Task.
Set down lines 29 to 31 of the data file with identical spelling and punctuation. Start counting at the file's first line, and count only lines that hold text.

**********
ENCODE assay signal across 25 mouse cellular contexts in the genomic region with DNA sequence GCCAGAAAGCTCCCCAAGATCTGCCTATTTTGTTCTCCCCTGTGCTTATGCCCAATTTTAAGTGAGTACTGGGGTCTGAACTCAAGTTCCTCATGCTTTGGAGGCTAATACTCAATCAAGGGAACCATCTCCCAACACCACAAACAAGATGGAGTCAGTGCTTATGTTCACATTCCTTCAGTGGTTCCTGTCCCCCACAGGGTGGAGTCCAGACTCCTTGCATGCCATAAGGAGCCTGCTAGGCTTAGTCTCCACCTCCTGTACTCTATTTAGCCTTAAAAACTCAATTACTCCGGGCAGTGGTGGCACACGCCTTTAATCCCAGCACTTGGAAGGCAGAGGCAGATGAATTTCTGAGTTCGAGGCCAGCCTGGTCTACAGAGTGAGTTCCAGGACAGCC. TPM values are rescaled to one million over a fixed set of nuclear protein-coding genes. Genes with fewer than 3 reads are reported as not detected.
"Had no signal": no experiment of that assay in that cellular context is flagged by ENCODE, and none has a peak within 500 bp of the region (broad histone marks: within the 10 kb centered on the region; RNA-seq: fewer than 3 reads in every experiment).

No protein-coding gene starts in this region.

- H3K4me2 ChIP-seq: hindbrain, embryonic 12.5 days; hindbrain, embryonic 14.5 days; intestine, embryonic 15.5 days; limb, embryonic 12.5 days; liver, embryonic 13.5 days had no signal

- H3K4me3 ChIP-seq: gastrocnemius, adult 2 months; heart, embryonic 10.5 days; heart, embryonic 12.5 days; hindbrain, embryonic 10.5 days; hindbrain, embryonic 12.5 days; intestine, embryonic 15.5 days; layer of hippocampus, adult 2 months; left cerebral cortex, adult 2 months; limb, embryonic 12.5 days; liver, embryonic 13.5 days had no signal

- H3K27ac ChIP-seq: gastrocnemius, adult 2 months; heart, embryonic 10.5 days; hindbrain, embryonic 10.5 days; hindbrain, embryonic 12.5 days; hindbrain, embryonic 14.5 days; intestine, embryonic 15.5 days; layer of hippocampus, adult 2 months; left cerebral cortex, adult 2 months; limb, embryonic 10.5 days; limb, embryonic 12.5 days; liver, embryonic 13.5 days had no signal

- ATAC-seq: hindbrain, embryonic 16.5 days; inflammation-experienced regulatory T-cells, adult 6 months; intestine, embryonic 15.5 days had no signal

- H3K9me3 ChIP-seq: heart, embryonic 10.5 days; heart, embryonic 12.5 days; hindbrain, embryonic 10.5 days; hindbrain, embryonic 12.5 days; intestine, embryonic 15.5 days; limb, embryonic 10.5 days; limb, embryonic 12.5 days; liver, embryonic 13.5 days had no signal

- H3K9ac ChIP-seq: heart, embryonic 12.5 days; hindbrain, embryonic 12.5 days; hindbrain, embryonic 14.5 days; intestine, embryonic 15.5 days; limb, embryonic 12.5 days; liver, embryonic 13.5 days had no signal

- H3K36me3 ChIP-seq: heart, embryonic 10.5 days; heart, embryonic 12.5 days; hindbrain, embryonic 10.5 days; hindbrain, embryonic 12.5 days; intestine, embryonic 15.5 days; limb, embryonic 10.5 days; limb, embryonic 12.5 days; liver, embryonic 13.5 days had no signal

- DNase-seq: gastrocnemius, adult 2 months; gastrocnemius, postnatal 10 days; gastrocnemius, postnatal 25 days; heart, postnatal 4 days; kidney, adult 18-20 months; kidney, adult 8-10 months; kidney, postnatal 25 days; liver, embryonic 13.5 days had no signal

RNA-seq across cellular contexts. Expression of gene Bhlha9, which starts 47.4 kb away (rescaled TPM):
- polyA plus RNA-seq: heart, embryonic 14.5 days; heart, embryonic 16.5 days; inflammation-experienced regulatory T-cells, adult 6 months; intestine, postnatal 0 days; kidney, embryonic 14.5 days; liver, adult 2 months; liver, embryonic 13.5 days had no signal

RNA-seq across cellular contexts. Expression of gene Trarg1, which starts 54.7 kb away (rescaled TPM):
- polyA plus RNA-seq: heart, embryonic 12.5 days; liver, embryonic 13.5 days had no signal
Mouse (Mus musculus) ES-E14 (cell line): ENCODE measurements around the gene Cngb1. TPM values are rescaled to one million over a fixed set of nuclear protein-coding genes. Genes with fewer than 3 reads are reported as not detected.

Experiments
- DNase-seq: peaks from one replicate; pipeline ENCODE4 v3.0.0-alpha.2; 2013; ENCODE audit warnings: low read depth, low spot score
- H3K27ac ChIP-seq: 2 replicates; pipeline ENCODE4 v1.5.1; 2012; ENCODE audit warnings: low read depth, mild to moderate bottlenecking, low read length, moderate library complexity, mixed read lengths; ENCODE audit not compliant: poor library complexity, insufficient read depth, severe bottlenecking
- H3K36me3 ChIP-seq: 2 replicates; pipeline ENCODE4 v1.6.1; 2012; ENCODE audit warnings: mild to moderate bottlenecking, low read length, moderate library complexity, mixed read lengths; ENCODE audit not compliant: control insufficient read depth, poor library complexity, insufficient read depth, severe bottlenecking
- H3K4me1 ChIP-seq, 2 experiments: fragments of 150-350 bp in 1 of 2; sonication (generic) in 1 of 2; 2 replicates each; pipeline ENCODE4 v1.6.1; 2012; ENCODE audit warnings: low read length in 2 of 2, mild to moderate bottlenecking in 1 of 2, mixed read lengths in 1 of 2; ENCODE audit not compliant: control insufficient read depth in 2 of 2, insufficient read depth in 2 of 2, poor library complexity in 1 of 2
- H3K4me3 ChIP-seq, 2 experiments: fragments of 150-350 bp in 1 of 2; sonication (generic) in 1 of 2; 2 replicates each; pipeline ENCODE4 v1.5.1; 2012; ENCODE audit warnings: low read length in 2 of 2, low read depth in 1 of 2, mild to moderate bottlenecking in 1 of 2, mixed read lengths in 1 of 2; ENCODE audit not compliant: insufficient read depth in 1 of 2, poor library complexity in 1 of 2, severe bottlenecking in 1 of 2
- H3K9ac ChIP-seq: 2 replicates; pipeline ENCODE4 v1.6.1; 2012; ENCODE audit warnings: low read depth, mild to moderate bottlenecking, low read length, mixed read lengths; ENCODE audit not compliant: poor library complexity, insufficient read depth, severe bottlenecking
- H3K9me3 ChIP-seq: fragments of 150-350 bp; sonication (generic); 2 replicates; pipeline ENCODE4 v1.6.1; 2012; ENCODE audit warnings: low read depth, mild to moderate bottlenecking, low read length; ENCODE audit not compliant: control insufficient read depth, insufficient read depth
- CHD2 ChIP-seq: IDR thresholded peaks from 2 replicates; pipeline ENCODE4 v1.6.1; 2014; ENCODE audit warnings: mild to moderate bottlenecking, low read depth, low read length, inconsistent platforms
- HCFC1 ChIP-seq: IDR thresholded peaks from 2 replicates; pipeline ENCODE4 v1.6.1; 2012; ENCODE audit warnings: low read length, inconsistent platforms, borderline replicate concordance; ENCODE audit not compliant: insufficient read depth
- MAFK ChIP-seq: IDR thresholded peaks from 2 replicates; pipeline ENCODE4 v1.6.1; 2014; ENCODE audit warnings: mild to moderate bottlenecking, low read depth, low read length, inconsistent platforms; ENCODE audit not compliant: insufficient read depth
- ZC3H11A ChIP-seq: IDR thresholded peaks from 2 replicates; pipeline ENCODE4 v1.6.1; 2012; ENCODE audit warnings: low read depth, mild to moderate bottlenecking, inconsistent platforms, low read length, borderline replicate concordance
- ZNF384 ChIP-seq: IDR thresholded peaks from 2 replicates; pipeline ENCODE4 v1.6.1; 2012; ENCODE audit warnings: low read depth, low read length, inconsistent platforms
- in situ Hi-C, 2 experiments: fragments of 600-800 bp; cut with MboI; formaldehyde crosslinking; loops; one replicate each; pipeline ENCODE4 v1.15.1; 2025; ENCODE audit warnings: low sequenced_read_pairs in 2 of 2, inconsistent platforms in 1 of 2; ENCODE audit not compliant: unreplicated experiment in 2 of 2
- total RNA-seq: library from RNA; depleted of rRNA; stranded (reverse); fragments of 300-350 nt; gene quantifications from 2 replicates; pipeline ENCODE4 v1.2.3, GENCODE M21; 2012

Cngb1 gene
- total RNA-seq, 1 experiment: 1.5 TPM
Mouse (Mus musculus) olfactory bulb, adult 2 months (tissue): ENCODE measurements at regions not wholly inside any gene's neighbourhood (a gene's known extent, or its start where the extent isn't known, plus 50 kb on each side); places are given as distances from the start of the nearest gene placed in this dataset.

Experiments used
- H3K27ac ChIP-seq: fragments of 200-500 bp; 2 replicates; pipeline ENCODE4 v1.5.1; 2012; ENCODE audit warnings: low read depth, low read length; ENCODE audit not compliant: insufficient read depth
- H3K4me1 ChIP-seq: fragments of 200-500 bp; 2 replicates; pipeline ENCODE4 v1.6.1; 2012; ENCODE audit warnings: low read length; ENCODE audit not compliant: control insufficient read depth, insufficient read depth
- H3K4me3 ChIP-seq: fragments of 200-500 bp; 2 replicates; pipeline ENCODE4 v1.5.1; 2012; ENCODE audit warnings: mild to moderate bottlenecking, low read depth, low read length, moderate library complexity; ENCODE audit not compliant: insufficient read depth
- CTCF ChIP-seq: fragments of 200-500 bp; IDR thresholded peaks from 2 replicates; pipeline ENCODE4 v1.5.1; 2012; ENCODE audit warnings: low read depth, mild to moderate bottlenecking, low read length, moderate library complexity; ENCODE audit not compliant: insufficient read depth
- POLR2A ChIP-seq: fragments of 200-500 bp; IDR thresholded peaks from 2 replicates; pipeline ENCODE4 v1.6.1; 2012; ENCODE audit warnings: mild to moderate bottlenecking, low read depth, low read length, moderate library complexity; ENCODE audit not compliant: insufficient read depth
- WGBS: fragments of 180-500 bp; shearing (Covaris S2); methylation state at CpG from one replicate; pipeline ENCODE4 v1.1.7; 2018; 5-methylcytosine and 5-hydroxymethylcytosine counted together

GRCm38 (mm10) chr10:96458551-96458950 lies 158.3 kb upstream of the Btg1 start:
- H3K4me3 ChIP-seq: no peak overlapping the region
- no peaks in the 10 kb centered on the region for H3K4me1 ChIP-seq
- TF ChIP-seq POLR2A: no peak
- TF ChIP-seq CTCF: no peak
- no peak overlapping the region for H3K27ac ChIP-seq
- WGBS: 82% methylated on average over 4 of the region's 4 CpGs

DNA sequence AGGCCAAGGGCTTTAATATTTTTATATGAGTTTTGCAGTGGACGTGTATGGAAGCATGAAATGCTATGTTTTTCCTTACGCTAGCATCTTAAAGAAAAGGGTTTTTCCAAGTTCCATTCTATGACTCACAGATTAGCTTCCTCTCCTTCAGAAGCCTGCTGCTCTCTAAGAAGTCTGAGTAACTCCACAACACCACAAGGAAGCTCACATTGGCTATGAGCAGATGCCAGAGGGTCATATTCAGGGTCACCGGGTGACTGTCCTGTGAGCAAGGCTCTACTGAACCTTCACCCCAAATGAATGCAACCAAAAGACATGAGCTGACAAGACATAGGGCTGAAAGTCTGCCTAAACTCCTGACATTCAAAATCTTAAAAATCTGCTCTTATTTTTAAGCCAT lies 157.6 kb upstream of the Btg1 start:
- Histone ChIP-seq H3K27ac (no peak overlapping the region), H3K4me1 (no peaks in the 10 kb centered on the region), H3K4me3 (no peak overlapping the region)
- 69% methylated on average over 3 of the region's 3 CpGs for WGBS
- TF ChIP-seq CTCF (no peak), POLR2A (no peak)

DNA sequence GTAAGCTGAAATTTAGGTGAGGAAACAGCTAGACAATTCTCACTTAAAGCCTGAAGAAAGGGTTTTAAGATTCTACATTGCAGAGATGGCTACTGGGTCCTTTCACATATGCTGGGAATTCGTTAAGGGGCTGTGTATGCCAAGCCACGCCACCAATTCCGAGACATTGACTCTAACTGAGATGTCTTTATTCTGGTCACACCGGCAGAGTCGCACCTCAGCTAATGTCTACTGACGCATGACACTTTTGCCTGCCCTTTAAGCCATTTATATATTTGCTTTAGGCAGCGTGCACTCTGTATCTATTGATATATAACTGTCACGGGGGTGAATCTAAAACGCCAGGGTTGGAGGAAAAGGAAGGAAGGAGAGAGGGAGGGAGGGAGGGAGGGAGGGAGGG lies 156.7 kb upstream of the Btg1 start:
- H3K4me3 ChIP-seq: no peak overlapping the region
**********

- ZNF384 ChIP-seq: IDR thresholded peaks from 2 replicates; pipeline ENCODE4 v1.6.1; 2012; ENCODE audit warnings: low read depth, low read length, inconsistent platforms
- in situ Hi-C, 2 experiments: fragments of 600-800 bp; cut with MboI; formaldehyde crosslinking; loops; one replicate each; pipeline ENCODE4 v1.15.1; 2025; ENCODE audit warnings: low sequenced_read_pairs in 2 of 2, inconsistent platforms in 1 of 2; ENCODE audit not compliant: unreplicated experiment in 2 of 2
- total RNA-seq: library from RNA; depleted of rRNA; stranded (reverse); fragments of 300-350 nt; gene quantifications from 2 replicates; pipeline ENCODE4 v1.2.3, GENCODE M21; 2012